The State of Education: A New Podcast is Amplifying the Voices of Black Educators
- December 7, 2021
- Posted by: Black and Belonging
- Category: Liberating Practices
When Black students can see themselves in their teachers, a strong community bond is formed. This can help build an environment of support around both the students and the teachers and help everyone feel like they belong.
So, it is important to create a space where Black educators can connect and get insights into school diversity issues directly from the mouths of other Black educators. It is also important to amplify the voices of Black educators—ranging from veteran pros to those just entering the field.
A new podcast, called B.E.S.E. (Black Educators on the State of Education) with Brittani, does just that. This podcast aims to delve into why we need more Black teachers and how we can be intentional about being Black educators in the school environment. Listen to the first full episode here, where Brittani speaks with a seasoned Black female educator, Patrice High, to learn about her experience, her perspective, and her take on the state of Black teachers in education.
You can also read some of our favorite excerpts and insights from the episode below.
So, let’s get into it!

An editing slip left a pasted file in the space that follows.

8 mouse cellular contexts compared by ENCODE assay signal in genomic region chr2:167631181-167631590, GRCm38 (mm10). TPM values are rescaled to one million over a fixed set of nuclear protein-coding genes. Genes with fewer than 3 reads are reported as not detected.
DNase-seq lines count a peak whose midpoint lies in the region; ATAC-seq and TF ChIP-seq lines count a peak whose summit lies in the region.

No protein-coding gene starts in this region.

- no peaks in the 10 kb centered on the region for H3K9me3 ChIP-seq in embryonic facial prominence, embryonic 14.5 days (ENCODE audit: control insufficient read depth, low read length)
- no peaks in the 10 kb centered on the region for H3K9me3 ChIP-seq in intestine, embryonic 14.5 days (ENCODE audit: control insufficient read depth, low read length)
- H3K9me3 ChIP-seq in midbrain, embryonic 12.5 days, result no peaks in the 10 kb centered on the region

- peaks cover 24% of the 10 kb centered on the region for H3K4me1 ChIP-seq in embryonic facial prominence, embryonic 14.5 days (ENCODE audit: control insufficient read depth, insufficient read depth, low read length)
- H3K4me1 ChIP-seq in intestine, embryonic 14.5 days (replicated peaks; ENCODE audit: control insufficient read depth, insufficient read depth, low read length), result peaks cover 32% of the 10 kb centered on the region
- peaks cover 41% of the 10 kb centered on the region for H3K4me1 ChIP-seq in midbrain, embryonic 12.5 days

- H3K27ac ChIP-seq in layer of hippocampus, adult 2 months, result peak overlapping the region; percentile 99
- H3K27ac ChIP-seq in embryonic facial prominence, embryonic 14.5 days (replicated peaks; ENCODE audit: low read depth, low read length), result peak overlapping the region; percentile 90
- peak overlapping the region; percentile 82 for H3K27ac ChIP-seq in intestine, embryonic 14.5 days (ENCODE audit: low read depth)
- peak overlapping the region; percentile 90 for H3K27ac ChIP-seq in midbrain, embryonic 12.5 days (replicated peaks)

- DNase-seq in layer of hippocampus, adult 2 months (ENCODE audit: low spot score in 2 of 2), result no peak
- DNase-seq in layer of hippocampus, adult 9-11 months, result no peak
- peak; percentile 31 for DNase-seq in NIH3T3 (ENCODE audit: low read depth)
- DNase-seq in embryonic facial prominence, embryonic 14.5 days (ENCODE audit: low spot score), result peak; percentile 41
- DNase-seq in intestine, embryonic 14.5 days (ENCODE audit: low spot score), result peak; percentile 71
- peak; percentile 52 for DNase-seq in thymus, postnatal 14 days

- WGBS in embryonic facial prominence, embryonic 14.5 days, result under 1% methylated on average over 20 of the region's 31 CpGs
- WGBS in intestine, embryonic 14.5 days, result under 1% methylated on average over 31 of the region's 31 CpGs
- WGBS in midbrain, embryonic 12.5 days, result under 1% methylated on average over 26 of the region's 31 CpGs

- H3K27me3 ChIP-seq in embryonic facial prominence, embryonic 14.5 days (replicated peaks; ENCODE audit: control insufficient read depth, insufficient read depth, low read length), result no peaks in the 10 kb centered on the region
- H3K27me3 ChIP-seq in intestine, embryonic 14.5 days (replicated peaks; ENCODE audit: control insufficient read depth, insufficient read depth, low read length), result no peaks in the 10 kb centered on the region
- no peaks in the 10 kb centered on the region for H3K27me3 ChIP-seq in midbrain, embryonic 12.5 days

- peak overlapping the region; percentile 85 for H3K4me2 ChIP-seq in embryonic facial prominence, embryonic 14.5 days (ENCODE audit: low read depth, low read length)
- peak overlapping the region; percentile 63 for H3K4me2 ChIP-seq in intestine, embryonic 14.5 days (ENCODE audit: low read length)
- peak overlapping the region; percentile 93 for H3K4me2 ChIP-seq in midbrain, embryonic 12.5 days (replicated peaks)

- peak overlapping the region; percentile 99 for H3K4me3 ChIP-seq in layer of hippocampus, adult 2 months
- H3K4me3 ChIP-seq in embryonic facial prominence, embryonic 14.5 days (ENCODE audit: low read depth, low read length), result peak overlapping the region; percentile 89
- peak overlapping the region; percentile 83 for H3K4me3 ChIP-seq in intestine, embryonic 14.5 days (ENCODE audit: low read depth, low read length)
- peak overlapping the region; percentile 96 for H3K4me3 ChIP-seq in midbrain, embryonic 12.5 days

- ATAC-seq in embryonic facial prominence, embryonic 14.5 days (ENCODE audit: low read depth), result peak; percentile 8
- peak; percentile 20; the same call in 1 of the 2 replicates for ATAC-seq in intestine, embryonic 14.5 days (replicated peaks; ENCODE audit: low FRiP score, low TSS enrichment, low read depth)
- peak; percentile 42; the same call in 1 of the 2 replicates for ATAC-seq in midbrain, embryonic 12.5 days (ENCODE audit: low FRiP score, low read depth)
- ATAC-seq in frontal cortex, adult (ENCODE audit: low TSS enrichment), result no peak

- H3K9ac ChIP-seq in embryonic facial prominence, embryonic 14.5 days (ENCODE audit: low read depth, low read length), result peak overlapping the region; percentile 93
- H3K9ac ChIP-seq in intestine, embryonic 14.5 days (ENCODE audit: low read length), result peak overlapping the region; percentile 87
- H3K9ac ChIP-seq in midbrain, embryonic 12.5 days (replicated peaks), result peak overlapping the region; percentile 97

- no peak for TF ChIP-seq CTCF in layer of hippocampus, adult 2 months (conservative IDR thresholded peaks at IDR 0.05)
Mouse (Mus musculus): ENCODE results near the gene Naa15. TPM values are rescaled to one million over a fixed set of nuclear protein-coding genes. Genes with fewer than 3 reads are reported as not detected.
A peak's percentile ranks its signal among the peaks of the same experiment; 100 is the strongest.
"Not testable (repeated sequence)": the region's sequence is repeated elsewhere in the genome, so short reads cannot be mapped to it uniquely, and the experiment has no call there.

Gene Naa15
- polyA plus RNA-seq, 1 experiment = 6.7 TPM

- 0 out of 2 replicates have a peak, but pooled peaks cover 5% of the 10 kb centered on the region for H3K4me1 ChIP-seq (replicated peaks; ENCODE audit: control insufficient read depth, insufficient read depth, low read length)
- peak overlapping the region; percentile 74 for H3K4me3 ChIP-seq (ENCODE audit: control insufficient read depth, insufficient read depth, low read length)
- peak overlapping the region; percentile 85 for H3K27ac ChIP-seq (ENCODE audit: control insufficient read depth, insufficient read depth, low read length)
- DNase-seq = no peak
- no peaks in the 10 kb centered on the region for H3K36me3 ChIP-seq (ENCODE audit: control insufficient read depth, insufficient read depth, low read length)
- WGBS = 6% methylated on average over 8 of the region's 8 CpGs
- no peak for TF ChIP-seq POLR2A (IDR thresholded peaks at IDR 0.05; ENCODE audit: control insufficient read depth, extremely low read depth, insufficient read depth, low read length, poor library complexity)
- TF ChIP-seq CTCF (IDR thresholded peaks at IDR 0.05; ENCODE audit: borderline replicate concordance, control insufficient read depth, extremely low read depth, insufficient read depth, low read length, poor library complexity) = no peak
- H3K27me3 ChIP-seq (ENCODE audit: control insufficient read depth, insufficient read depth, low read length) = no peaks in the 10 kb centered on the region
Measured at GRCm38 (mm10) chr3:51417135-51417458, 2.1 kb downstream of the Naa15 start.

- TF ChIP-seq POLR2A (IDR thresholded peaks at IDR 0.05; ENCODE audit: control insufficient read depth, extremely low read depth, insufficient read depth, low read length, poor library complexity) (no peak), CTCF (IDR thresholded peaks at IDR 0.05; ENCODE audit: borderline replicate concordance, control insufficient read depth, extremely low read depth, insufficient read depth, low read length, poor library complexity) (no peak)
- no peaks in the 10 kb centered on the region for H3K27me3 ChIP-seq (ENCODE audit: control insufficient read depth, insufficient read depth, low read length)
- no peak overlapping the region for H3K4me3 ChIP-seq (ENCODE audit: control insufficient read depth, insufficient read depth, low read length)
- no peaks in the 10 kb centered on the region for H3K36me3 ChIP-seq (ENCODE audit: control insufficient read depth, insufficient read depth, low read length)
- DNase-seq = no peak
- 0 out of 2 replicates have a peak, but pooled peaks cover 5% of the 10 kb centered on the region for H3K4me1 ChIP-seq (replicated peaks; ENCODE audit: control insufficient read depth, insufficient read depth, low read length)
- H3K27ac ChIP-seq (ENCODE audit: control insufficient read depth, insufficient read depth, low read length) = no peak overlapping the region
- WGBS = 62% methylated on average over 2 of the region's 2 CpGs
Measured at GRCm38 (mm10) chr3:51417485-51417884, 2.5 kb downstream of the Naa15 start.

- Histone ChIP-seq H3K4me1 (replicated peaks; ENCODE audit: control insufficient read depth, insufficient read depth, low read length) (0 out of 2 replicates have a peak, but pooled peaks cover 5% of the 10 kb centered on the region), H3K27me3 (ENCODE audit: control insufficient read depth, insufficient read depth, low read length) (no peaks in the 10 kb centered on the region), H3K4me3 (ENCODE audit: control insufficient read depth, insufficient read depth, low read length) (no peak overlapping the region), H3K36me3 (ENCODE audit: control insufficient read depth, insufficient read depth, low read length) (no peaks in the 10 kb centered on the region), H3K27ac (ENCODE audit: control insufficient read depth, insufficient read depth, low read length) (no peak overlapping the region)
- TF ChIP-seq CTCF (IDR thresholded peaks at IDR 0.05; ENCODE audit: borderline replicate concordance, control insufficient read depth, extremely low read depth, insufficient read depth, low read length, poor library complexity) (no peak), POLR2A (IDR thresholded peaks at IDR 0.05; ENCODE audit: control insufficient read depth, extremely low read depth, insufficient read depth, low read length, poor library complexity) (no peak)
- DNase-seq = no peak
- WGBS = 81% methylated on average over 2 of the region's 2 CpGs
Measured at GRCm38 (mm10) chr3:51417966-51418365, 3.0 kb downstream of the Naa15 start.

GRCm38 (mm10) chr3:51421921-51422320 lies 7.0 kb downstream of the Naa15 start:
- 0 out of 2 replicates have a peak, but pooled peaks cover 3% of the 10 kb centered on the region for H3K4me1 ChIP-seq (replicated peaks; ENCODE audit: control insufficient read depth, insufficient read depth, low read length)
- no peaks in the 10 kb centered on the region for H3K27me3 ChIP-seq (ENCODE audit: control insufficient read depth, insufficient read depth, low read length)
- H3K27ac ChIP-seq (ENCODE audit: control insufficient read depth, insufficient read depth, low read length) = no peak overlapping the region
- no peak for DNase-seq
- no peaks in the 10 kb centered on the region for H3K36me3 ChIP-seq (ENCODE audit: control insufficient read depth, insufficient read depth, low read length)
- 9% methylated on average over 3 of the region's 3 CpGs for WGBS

Tell us a bit about yourself.
My name is Patrice High, and I am currently in my 18th year of teaching. I received my undergrad degree in African and Afro-American Affairs from UNC Chapel Hill and my master’s degree in High Education-Student Affairs from Kaplan University. I started teaching fresh out of college and have since taught in every school environment across North Carolina, including rural, urban, and suburban districts and in both charter and public schools.
My mother was a teacher for 30 years. Service careers are big in my family, from politics to social services to education. So, becoming a teacher was always in my blood.
Why do you think it is important to have Black teachers?
In some areas, the students are used to having majority Black teachers because it is a majority-Black area. Personally, I had majority-Black teachers growing up, and I wanted to give that experience back to the students in my hometown. The teachers were more invested in their students’ success. As I grew up, my teachers were still in the area and continued to encourage me in my teaching career. I think that’s a very important experience for Black students to have.
What differences do you see teaching between rural and urban districts?
I’ve definitely experienced a different teaching environment in small rural districts vs. large urban districts. I only worked for a few years in a large urban district before I needed to move on because the environment felt less encouraging for students and teachers. There wasn’t a big supportive community around the kids in the same way, and I didn’t get much support as a new teacher. I felt like the tiniest fish in the ocean instead of big fish in a small pond. That said, it was still a good experience, and I learned a lot.
Do you think teacher prep programs and licenses are beneficial or obstacles for Black educators?
These programs were beneficial to me at the time, but the renewal process is tedious. Since I was not an education major in school, the programs were valuable in making me a well-rounded educator. I had the history curriculum down, but I needed to learn educator skills like classroom management.